Elected officials representing five different Fulton County entities met in the Delta Village Council Chambers on Tuesday, February 29 to discuss a myriad of topics expected to deeply impact thousands of county residents.
Dan Miller, Village of Delta Mayor, opened by welcoming all officials and expressing his optimism for the county to start “looking toward the future tonight”.
On the joint fire district, Swan Creek Township Trustee Rick Kazmierczak told the panel that with costs in the departments on the rise each year and volunteerism on the decline, something different is needed than the current system to provide for all entities involved.
“The bottom is line is that [the district] will hopefully improve service to be even better than it is right now,” he said.
Kazmierczak also expressed hope that a feasibility study conducted by the Ohio Fire Chiefs’ Association will provide a blueprint of where the district needs to go. The study would cost about $18,000.
Delta Village Administrator Brad Peebles reported that the Delta Village Council is in favor of allocating $11, 250 from a county-funded Community Development Block Grant to the village to be used to offset the cost of the study instead of the originally intended downtown revitalization purposes, which have gained little traction.
The reallocation of the county’s grant would first need to be approved by the county commissioners. Both commissioners Jeff Rupp and Jon Rupp were in attendance at the meeting.
“I think it could quite possibly be a solution,” Jeff Rupp said.
Kazmierczak suggested that the remaining costs of the study be split among each of the participating entities (Amboy, Pike, Royalton, Swancreek, and York townships and the villages of Delta, Lyons, Metamora, and Swanton).
Although each entity was previously asked to pass resolutions of support, Kazmierczak said the proposed $750 charge footed by each body would be worth the only other solution of waiting until October to apply for a new grant. Plus, he called approaching the county for funding without any benefactor planning to pay “a little embarrassing”.
“I don’t think any of us want to wait for another year to see what’s going on. We believe the project is important enough, allocating the funding would best benefit the community,” Kazmierczak said.
The operations of the proposed district is still largely undecided. The panel suggested that the district could simply be a political figure with just funding provided by the townships and villages with no departments conjoining. In another scenario, Fire and EMS services could even be separated.
In turning the conversation to the ongoing annexation talks between Delta and the surrounding townships, Peebles presented the panel with a new annexation agreement, stating that the village would agree to pay annually for a period of 25 years what the township would have collected if a piece of property was not annexed.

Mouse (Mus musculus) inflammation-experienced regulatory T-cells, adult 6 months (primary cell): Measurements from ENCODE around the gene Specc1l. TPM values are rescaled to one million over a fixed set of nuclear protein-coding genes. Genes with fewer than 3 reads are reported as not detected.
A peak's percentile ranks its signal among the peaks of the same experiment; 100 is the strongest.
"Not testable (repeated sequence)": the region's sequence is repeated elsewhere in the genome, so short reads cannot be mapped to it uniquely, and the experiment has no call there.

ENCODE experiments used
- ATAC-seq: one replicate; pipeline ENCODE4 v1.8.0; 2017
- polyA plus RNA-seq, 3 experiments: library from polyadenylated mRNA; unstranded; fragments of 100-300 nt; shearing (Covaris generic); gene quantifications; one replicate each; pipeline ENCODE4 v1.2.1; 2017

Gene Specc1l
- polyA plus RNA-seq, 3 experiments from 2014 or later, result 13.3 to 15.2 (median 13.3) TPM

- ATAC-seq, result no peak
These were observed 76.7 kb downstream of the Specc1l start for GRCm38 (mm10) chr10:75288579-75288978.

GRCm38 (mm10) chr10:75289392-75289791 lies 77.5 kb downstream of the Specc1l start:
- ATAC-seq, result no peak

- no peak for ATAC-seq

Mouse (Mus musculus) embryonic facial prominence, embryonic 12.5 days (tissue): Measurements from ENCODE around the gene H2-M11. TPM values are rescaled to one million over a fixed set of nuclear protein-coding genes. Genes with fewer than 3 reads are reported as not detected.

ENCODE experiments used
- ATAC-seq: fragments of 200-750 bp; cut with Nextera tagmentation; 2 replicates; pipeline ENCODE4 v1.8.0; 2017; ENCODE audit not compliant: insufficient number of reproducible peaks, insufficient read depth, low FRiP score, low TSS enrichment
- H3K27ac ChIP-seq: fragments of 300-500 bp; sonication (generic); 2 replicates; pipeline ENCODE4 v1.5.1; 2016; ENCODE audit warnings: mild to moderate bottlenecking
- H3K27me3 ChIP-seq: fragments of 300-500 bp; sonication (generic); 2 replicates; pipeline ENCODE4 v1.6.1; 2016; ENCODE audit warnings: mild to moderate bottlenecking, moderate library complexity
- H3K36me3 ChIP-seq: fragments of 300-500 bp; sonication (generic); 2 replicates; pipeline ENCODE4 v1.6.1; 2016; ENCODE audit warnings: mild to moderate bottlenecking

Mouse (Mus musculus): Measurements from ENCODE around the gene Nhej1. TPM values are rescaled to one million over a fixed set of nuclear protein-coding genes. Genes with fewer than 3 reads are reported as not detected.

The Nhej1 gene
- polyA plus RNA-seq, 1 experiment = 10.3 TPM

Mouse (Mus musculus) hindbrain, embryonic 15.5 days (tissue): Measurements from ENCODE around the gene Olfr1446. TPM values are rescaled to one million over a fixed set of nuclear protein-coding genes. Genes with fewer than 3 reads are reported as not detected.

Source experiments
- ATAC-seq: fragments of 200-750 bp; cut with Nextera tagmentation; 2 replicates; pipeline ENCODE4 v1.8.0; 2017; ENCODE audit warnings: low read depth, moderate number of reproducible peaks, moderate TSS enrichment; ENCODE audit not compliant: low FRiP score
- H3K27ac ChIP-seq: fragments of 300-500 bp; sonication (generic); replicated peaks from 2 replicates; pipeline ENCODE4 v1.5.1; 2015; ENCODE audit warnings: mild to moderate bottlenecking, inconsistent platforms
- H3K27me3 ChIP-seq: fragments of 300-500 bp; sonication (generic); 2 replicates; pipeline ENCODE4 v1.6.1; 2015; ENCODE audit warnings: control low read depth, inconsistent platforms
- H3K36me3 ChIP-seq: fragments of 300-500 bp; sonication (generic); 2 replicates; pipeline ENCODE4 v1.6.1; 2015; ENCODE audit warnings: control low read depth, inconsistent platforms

“I hope we can reopen dialogue for the opportunity of growth,” he said.
In a letter to the trustees of Fulton, Pike, Swan Creek, and York townships, Delta Mayor Dan Miller says the agreement is modeled after a standing agreement between Clinton Township and the City of Wauseon.
York Township Trustee Jeff Mazurowski, a Delta resident, said while he supports annexation, “this contract is not the answer”. York Township has previously rejected numerous proposed offers from the village, who struck an annexation agreement with Nature Fresh Farms in 2015 to provide continuous village services, costing the township thousands of dollars in tax revenue.
County Commissioner Jeff Rupp cited that the Fulton County Economic Development Corporation is hoping to bring three major projects to the county in the near future, which could easily be derailed by an underlying political feud.
“I don’t know what I can say to both parties, but all three of these would be very good to the community. It’s been embarrassing- some of the things we’ve had to deal with with Nature Fresh. Move beyond what has happened the last two years and work this out,” Rupp urged.
The final topic of discussion was a Parks and Recreation district, where Peebles cited that 59 percent of season passes in 2016 for the Delta community pool were sold to non-residents, and the village is running out of room for new development. Pike Township Trustee Jack Wagner called the proposal an “admirable adventure”.
Wherever the conversation veers to, most of the elected officials are pleased with the potential for cooperation in Fulton County.
“I think, working together, we can make anything happen,” said Delta Councilman Art Thomas.
Cory Johnson may be reached at firstname.lastname@example.org
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